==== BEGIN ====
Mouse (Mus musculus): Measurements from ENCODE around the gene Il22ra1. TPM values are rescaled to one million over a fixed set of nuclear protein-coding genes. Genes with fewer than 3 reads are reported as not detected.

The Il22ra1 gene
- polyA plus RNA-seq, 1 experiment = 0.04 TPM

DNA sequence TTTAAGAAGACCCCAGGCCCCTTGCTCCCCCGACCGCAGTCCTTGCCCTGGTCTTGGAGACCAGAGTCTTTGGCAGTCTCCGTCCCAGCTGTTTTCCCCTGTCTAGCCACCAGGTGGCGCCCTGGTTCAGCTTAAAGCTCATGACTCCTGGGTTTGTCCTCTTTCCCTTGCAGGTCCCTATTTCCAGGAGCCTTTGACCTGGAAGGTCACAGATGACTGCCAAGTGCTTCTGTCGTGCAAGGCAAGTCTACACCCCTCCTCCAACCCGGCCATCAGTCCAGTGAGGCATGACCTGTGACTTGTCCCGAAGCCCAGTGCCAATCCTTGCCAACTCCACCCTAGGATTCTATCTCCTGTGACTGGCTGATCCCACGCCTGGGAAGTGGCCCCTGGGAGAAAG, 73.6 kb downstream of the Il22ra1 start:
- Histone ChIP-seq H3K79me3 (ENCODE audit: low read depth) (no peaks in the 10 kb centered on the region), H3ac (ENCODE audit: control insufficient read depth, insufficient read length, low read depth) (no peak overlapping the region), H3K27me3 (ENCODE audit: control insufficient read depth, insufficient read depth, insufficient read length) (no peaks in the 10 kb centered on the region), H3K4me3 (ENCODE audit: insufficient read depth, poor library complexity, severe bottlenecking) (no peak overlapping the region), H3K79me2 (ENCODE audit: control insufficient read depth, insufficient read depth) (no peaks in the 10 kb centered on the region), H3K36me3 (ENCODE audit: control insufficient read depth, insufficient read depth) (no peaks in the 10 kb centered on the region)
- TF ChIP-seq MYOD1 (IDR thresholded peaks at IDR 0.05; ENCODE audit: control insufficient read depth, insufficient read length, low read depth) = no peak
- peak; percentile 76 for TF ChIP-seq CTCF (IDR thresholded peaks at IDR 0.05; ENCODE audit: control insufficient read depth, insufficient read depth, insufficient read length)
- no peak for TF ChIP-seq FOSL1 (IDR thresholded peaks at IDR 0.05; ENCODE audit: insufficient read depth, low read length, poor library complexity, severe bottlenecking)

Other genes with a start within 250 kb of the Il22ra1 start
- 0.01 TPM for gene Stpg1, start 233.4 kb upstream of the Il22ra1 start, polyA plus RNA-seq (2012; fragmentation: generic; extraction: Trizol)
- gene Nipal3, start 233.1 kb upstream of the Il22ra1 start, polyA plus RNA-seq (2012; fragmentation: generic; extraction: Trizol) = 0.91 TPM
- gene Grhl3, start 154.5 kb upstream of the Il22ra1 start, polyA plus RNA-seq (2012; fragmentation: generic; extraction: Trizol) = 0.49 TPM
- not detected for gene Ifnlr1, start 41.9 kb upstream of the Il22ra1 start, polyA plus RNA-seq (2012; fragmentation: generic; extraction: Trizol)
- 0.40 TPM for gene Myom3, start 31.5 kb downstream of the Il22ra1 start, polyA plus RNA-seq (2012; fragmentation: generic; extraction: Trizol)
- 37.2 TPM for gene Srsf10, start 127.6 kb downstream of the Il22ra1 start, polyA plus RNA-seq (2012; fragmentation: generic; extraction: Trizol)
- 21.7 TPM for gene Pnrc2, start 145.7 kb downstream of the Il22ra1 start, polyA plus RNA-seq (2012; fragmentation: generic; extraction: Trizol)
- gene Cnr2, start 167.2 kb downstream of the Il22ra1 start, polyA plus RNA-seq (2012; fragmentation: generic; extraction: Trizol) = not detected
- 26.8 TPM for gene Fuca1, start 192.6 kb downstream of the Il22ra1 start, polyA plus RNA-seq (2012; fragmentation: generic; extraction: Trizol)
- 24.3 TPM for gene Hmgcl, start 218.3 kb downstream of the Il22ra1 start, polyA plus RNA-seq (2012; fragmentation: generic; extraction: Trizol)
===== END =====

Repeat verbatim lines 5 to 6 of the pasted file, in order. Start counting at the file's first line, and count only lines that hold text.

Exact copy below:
- Histone ChIP-seq H3K79me3 (ENCODE audit: low read depth) (no peaks in the 10 kb centered on the region), H3ac (ENCODE audit: control insufficient read depth, insufficient read length, low read depth) (no peak overlapping the region), H3K27me3 (ENCODE audit: control insufficient read depth, insufficient read depth, insufficient read length) (no peaks in the 10 kb centered on the region), H3K4me3 (ENCODE audit: insufficient read depth, poor library complexity, severe bottlenecking) (no peak overlapping the region), H3K79me2 (ENCODE audit: control insufficient read depth, insufficient read depth) (no peaks in the 10 kb centered on the region), H3K36me3 (ENCODE audit: control insufficient read depth, insufficient read depth) (no peaks in the 10 kb centered on the region)
- TF ChIP-seq MYOD1 (IDR thresholded peaks at IDR 0.05; ENCODE audit: control insufficient read depth, insufficient read length, low read depth) = no peak